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How a Viking king inspired one of our best-known modern technologies

A Swede and American tell the story of how they hatched the idea for the moniker 'Bluetooth' over beers.

A Danish 16th-century paining of Viking king Harald Bluetooth
A Danish 16th-century paining of Viking king Harald Bluetooth. Photo: Wikimedia Commons/Public domain

At the end of the 1990s, Sven Mattisson, a Swedish engineer working at telecom group Ericsson, and Jim Kardach, an American employed by Intel, were among those developing the revolutionary technology.

In 1998, at the dawn of the “wireless” era, the two men were part of an international consortium that created a universal standard for the technology first developed by Ericsson in 1994.

But prior to that, they had struggled to pitch their wireless products. Intel had its Biz-RF wireless programme, Ericsson had MC-Link, while Nokia had its Low Power RF. Kardach, Mattisson and others presented their ideas at a seminar in Toronto in late 1997.

“Jim and I said that people did not appreciate what we presented,” Mattisson, now 65 and winding down his career at Ericsson, recalled in a recent interview with AFP.

The engineer, who had travelled all the way to Canada from Sweden for the one-hour pitch, decided to hang out with Kardach for the evening before flying home.

“We received a lukewarm reception of our confusing proposal, and it was at this time I realised we needed a codename for the project which everyone could use,” Kardach explained in a long account on his webpage.

‘Chauvinistic story’

To drown their sorrows, the two men headed for a local Toronto bar and ended up talking about history, one of Kardach’s passions. “We had some beers… and Jim is interested in history so he asked me about Vikings, so we talked at length about that,” said Mattisson, admitting that his recollection of that historic night is now somewhat foggy.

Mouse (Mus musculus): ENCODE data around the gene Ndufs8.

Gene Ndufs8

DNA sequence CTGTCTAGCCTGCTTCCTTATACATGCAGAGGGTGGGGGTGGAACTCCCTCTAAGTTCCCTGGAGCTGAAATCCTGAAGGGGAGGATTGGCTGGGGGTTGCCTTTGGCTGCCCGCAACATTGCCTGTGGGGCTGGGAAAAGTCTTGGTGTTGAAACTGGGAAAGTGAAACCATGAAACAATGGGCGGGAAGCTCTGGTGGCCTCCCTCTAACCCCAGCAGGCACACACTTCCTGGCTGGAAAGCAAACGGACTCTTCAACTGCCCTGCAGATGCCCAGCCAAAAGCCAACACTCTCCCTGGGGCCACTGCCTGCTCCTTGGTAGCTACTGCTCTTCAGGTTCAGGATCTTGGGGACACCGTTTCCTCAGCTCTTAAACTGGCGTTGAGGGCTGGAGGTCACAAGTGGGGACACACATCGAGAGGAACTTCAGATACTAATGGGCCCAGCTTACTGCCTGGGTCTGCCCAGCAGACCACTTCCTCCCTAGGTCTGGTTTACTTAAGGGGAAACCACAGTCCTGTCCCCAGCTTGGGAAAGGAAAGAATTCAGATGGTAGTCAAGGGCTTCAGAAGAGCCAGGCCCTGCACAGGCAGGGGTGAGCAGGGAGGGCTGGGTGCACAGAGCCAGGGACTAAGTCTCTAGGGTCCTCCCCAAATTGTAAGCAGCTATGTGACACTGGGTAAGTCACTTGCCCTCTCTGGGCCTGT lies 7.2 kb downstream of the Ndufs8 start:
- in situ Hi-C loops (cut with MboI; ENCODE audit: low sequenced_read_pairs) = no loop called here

Kardach said all he knew about Vikings was that they ran “around with horned helmets raiding and looting places, and that they were crazy chiefs.”

Mattisson recommended Kardach read a well-known Swedish historical novel about the Vikings, entitled “The Long Ships”.

Set in the 10th century – “a chauvinistic story” about a boy taken hostage by Vikings, says Mattisson – one name in the book caught Kardach’s attention: that of the king of Denmark, Harald “Bluetooth” Gormsson.

A Bluetooth adapter from 2004. Photo: Stefan Gustavsson/SvD/TT


An important historic figure in Scandinavia in the 10th century, the king of Denmark’s nickname is said to refer to a dead tooth, or, as other tales have it, to his liking for blueberries or even a simple translation error.

During his reign, Denmark turned its back on its pagan beliefs and Norse gods, gradually converting to Christianity.

But he is best known for having united Norway and Denmark in a union that lasted until 1814.

A king who unified Scandinavian rivals – the parallel delighted those seeking to unite the PC and cellular industries with a short-range wireless link.

And the reference to the king goes beyond the name: the Bluetooth logo, which at first glance resembles a geometric squiggle, is in fact a superimposition of the runes for the letters “H” and “B”, the king’s initials.

Low-cost and with low power consumption, Bluetooth was finally launched in May 1998, using technology allowing computer devices to communicate with each other in short range without fixed cables.

The first consumer device equipped with the technology hit the market in 1999, and its name, which was initially meant to be temporary until something better was devised, became permanent.